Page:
This is how a collision between two black holes sounds like

Scientists were able to record the sound produced by two black holes that collided with one another.

black holes

A team of scientists was able to capture the sound made by two black holes after they collided with each other. The scientists were also able to record changes in the sound as the black holes began to merge.

As one of the most massive objects in the universe, black holes are known to grow up to billions of times heavier than the Sun. When these objects crash into one another, the collision causes gravitational waves to radiate across space.

Recently, scientists from the Laser Interferometer Gravitational-Wave Observatory (LIGO) in the U.S. were able to detect the gravitational waves produced by the collision of two black holes. According to the scientists, the collision happened more than a billion light-years away from Earth's neighborhood.

After analyzing the gravitational waves, the scientists from LIGO were able to match their frequencies and convert them into sound. The sound was then presented through a video shared by LIGO on YouTube.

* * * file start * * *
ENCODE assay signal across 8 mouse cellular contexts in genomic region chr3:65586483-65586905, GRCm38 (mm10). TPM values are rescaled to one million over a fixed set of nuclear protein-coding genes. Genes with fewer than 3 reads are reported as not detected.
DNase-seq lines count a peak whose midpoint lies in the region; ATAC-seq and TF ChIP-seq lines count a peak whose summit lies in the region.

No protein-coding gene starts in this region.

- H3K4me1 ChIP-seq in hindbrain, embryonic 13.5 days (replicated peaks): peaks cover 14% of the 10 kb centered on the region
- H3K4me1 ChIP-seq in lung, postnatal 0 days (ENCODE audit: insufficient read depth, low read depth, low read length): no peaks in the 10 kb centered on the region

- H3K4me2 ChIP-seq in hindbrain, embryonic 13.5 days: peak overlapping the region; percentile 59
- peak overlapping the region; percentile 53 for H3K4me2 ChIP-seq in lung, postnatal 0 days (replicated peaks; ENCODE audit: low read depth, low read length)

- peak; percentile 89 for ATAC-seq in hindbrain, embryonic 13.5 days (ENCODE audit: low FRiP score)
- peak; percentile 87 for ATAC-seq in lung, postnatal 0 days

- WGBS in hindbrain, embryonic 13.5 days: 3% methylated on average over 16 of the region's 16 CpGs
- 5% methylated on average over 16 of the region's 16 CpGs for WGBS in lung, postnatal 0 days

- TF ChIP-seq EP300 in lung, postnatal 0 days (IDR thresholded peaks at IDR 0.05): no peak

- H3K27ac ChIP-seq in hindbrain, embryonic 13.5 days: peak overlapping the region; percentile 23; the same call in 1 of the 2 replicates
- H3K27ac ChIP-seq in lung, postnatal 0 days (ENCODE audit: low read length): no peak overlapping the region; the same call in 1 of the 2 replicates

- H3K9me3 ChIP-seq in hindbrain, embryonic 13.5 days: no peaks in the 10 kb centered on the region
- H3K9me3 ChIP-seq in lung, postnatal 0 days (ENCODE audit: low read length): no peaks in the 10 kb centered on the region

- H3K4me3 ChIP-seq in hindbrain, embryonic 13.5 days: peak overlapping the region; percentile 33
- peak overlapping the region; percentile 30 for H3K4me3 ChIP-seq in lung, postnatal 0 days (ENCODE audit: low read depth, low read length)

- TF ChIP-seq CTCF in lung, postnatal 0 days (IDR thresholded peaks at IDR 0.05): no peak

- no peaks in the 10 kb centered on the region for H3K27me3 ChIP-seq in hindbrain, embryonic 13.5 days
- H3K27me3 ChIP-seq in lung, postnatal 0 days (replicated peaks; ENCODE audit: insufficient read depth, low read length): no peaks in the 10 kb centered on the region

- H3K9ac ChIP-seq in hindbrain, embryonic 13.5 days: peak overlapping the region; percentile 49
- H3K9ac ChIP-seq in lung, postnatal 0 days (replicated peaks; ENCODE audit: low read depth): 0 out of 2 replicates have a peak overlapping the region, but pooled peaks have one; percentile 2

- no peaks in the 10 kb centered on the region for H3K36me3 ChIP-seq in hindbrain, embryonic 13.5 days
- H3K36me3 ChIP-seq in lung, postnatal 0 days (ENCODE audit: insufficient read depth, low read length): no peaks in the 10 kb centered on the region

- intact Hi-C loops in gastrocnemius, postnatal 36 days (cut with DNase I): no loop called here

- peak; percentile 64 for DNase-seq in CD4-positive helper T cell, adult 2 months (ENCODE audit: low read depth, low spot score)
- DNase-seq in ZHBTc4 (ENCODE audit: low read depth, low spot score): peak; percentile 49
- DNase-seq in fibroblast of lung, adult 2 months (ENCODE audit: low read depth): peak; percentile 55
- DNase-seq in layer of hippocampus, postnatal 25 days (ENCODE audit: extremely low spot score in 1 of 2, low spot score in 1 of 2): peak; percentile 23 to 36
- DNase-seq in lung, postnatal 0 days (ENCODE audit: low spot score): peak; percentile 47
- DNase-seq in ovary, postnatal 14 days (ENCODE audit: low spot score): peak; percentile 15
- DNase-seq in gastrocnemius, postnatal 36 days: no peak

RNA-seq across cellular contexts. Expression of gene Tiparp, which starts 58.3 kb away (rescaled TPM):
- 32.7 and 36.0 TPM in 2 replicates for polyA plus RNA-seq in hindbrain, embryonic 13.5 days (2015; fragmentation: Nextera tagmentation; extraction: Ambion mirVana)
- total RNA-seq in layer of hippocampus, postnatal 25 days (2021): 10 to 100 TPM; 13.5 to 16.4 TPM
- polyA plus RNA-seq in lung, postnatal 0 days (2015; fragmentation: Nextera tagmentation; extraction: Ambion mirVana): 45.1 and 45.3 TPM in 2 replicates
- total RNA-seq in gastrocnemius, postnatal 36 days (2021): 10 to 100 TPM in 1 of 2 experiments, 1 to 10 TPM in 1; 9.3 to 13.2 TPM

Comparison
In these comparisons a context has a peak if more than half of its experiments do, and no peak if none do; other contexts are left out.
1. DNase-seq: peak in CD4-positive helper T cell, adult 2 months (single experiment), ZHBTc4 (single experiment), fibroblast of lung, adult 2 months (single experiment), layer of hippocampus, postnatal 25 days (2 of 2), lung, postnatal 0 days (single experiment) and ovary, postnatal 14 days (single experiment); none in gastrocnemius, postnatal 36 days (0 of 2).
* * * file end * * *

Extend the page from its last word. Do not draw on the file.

"Gravitational waves sent out from a pair of colliding black holes have been converted to sound waves, as heard in this animation," the scientists explained in a statement released by the National Science Foundation.

The Sound of Two Black Holes Colliding LIGO Lab Caltech : MIT

The scientists noted that the collision occurred between two galaxies that were about 30 times heavier than the Sun. The energy released from the major cosmic event was 50 times greater than that of all the known stars in the universe.

"LIGO observed gravitational waves from the merger of two black holes, each about 30 times the mass of our sun," the scientists explained. "The incredibly powerful event, which released 50 times more energy than all the stars in the observable universe, lasted only fractions of a second."

The scientists noted that the animation features two versions of the sound from the black hole collision. The first one, which has a lower frequency, matches that of the gravitational waves produced by the incident while the second one has an adjusted frequency to fit within the hearing range of humans.

The scientists also pointed out that strange beeping sounds can be heard towards the end of each sound bite. They explained that these represent the changes in the frequency as the two black holes begin to merge following their collision.

"As the black holes spiral closer and closer in together, the frequency of the gravitational waves increases," they explained. "Scientists call these sounds 'chirps,' because some events that generate gravitation waves would sound like a bird's chirp.

Related topics : Space